Note: This blog's templates will be updated this afternoon to a responsive design bringing it in line with MiamiHerald.com.

At that time, we will also change to the Facebook commenting system. You will need to log in with a Facebook account in order to comment.

« Don't scratch Jeb Bush off your list of possible vice presidential running mates for Mitt Romney | Main | After "hard look," FL CFO Jeff Atwater decides he will not run for U.S. Senate »

Scott approves 12th university and vetoes four budget-related bills

 Florida will have a 12th university.

In a year when the state’s current 11 universities’ budgets are being cut by hundreds of millions of dollars, Gov. Rick Scott on Friday signed a bill creating Florida Polytechnic out of the University of South Florida’s branch campus in Polk County — the final approval of the pet project of departing Senate President JD Alexander.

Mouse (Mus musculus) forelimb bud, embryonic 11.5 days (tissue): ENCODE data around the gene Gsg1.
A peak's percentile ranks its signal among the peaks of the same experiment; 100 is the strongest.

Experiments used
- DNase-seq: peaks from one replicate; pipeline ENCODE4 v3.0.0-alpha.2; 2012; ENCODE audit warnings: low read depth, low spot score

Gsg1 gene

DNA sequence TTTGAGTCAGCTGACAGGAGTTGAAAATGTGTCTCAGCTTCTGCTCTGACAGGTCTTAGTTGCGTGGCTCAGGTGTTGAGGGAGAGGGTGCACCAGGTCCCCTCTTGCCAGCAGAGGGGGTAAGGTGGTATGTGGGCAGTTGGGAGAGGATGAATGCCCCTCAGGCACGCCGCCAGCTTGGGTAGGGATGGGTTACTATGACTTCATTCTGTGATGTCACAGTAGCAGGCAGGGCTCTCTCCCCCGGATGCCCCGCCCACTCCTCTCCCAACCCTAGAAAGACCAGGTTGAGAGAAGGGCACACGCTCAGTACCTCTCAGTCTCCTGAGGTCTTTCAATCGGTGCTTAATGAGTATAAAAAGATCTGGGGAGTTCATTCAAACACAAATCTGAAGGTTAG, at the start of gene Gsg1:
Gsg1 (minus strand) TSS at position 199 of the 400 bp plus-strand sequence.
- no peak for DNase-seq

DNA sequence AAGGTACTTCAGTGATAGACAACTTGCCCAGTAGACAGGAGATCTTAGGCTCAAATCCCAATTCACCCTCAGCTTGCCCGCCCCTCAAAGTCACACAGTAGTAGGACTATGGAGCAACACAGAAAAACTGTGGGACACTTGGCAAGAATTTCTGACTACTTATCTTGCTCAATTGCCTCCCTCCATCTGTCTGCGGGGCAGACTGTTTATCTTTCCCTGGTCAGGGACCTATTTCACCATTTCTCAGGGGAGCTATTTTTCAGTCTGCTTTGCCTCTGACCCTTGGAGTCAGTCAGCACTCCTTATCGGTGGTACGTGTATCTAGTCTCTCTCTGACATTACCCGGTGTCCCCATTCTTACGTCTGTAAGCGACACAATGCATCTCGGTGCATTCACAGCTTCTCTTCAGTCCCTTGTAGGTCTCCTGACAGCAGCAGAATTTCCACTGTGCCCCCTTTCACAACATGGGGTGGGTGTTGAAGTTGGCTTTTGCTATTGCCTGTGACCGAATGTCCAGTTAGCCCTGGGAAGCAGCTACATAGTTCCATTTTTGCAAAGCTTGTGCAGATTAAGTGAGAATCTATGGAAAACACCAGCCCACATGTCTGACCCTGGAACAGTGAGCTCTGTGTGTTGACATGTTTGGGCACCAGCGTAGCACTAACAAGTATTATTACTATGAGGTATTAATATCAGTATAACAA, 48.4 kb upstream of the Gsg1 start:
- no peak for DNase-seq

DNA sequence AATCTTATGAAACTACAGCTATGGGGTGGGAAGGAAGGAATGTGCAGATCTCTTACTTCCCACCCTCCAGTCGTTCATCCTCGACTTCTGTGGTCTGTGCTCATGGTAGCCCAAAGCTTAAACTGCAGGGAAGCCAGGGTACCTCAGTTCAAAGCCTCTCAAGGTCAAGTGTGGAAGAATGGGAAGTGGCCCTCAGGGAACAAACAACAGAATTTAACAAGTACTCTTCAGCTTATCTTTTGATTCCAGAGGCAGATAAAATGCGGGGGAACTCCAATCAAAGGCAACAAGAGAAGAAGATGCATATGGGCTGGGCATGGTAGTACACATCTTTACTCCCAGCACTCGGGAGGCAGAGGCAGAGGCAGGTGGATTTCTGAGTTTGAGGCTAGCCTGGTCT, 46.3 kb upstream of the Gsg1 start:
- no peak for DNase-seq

Meanwhile, as the governor signed the bill Friday making Florida Poly Florida's 12th state university, he also vetoed four budget conforming bills. They are HB 5009, dealing with state employees' health insurance benefits; HB 5011, dealing with state technology; HB 5103, dealing with school readiness programs; and HB 5505, dealing with the Department of Financial Services, under the supervision of CFO Jeff Atwater.

Opposing the new university were students, faculty, Florida’s top business leaders and citizens all over the state, who felt that now is the wrong time to embark on an endeavor that will cost taxpayers for years to come.

“So many people worked so hard for so long on this campus,” said Gene Engle, a Lakeland realtor who chaired the USF Poly campus board and sits on the USF Board of Trustees. “You just feel like you had the rug snatched out from under you.”

The bill, slipped into the budget during the last Legislative session, circumvents a decision made last year by the Board of Governors. Also upon the urging of Alexander, the state university system governing board voted in November to allow the campus to split away only after meeting certain benchmarks, including a minimum enrollment and accreditation.

Alexander says the new university will be good for Florida because it will focus on science, technology, engineering and math.

-- Kim Wilmath and Steve Bousquet

Comments